The cochlea is the sense organ that translates sound into nerve impulses to the brain.

A fluid-filled, snail shaped cavern in the bony part of the skull near each ear.

It is the auditory portion of the inner ear.

It is a spiral-shaped cavity in the bony labyrinth, making 2.5 turns around its axis, the modiolus.

A core component of the cochlea is the Organ of Corti, the sensory organ of hearing, which is distributed along the partition separating fluid chambers in the coiled tapered tube of the cochlea.

Tiny bones in the middle ear transmit sound from the ear drum across the middle ear and vibrate against the cochlea.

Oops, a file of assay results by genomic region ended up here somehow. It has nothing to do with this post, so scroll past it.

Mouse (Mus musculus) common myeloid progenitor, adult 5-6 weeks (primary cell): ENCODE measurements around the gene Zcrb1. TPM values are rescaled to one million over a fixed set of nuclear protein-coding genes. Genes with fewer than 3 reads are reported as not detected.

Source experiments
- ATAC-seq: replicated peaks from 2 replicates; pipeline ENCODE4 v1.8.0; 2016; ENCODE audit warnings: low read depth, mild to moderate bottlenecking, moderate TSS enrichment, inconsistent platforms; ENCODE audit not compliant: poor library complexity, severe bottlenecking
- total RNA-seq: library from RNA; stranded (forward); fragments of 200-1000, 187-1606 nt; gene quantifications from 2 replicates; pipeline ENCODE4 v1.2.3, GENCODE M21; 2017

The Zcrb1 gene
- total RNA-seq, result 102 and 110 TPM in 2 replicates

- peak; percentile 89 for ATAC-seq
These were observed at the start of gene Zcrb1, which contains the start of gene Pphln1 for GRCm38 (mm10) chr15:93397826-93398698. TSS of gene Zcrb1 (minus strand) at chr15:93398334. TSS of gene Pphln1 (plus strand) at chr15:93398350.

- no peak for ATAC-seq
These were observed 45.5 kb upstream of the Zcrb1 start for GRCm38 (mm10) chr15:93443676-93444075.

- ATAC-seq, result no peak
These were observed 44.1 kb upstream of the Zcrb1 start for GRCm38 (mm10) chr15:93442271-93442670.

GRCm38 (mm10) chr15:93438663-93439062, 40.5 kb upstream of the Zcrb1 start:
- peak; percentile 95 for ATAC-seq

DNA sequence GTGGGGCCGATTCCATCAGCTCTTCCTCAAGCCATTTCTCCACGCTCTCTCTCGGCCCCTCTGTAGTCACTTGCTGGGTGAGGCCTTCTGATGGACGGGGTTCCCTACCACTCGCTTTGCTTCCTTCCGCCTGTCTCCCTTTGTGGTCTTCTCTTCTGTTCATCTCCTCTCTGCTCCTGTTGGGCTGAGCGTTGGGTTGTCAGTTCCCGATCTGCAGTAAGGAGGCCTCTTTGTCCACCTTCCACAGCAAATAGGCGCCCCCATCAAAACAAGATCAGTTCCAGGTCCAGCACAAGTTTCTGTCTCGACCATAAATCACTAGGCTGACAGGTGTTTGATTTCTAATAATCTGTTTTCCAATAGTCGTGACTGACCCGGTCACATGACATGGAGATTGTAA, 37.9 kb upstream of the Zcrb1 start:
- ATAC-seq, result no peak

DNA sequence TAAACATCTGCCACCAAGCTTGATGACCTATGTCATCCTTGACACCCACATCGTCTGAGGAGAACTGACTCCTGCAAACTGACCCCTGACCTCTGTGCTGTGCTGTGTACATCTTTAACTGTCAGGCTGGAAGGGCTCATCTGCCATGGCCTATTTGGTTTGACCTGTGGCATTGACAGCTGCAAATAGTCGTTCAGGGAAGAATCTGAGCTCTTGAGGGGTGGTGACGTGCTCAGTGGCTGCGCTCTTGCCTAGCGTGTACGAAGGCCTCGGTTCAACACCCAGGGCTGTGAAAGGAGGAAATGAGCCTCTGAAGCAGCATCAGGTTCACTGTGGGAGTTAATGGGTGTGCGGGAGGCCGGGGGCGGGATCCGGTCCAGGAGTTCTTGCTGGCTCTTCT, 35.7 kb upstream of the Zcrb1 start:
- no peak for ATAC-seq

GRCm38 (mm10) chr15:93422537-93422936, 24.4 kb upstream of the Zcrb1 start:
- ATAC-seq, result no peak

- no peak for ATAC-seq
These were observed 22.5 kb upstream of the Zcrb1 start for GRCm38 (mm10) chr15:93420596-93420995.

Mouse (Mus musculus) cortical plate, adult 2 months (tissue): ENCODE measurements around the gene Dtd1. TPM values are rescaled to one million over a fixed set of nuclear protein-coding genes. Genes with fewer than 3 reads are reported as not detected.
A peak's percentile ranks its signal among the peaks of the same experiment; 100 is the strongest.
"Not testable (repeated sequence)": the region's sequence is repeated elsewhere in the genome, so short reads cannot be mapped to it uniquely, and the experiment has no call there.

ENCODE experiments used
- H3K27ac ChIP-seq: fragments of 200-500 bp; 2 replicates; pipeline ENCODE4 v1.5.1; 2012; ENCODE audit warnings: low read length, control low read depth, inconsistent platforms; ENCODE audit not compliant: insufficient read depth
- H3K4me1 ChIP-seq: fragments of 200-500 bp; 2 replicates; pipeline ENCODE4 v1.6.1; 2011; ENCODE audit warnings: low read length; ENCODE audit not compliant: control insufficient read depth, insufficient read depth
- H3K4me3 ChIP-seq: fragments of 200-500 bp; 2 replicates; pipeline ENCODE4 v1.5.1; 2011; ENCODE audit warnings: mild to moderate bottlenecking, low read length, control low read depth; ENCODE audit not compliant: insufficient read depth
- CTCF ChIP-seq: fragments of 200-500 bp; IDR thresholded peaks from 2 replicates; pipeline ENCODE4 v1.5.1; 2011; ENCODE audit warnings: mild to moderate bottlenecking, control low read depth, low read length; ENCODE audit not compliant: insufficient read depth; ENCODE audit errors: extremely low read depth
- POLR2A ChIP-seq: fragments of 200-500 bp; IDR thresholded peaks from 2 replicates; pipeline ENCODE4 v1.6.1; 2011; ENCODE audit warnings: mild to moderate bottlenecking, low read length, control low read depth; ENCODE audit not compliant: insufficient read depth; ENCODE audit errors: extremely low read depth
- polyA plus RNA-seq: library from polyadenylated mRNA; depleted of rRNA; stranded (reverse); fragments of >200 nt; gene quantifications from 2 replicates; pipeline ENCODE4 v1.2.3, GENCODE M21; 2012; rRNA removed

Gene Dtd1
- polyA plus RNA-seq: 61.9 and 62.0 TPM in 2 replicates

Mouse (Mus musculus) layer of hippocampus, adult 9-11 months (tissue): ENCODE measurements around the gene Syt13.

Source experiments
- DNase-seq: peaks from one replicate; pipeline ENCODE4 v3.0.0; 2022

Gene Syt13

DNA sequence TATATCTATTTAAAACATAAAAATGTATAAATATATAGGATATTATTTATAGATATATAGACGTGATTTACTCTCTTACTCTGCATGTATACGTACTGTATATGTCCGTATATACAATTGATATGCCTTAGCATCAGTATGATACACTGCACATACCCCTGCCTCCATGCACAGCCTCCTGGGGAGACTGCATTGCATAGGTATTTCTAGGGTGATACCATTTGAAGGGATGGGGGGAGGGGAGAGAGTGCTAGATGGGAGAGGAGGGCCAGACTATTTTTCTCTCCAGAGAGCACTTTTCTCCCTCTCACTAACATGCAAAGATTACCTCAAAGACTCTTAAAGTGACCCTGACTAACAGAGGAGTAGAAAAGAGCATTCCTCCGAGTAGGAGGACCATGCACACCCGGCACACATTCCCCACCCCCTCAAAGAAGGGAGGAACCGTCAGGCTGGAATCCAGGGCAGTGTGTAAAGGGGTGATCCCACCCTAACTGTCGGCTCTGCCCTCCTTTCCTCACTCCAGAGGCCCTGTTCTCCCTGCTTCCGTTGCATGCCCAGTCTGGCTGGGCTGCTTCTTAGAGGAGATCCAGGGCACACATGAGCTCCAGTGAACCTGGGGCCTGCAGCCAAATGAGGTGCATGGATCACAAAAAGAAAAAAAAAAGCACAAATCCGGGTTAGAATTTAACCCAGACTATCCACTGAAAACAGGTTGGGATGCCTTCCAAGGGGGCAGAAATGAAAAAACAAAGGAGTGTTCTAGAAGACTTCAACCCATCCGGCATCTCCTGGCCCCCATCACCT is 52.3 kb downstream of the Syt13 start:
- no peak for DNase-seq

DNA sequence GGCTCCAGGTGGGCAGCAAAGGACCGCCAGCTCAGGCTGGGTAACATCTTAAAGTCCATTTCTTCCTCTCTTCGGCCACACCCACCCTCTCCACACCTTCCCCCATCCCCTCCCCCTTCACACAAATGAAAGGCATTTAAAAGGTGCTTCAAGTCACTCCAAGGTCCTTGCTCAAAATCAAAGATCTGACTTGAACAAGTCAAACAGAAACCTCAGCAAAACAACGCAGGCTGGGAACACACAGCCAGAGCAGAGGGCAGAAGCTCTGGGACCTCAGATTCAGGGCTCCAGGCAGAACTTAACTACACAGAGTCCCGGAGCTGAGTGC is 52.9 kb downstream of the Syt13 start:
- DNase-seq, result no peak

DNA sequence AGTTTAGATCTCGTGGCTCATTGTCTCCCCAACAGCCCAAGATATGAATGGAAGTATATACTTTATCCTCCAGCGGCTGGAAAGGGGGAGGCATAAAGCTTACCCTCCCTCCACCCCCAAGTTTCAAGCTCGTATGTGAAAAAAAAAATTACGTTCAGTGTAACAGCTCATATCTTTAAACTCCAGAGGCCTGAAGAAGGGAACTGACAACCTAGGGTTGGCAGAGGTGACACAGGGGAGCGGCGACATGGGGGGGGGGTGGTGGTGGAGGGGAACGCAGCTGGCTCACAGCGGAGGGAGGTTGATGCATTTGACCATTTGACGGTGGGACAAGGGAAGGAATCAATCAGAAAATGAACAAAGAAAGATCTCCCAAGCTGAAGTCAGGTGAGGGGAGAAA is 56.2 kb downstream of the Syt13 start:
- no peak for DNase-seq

Vibrations in the fluid cause tiny hair cells inside the cochlea to vibrate and generate nerve impulses that travel to the brain.

The spiral canal of the cochlea is a section of the bony labyrinth of the inner ear that is approximately 30 mm long and makes 2¾ turns about the modiolus, the central axis of the cochlea that contains the spiral ganglion.

Inner ear cells include: hair cells, pillar cells, Boettcher’s cells, Claudius’ cells, spiral ganglion neurons, and Deiters’ cells (phalangeal cells).

The hair cells are the primary auditory receptor cells: known as auditory sensory cells, acoustic hair cells, auditory cells or cells of Corti. 

The organ of Corti is lined with a single row of inner hair cells and three rows of outer hair cells. 

The hair cells have a hair bundle at the apical surface of the cell, consisting of an array of actin-based stereocilia. 

Disruption of these bundles results in hearing impairments and balance defects.

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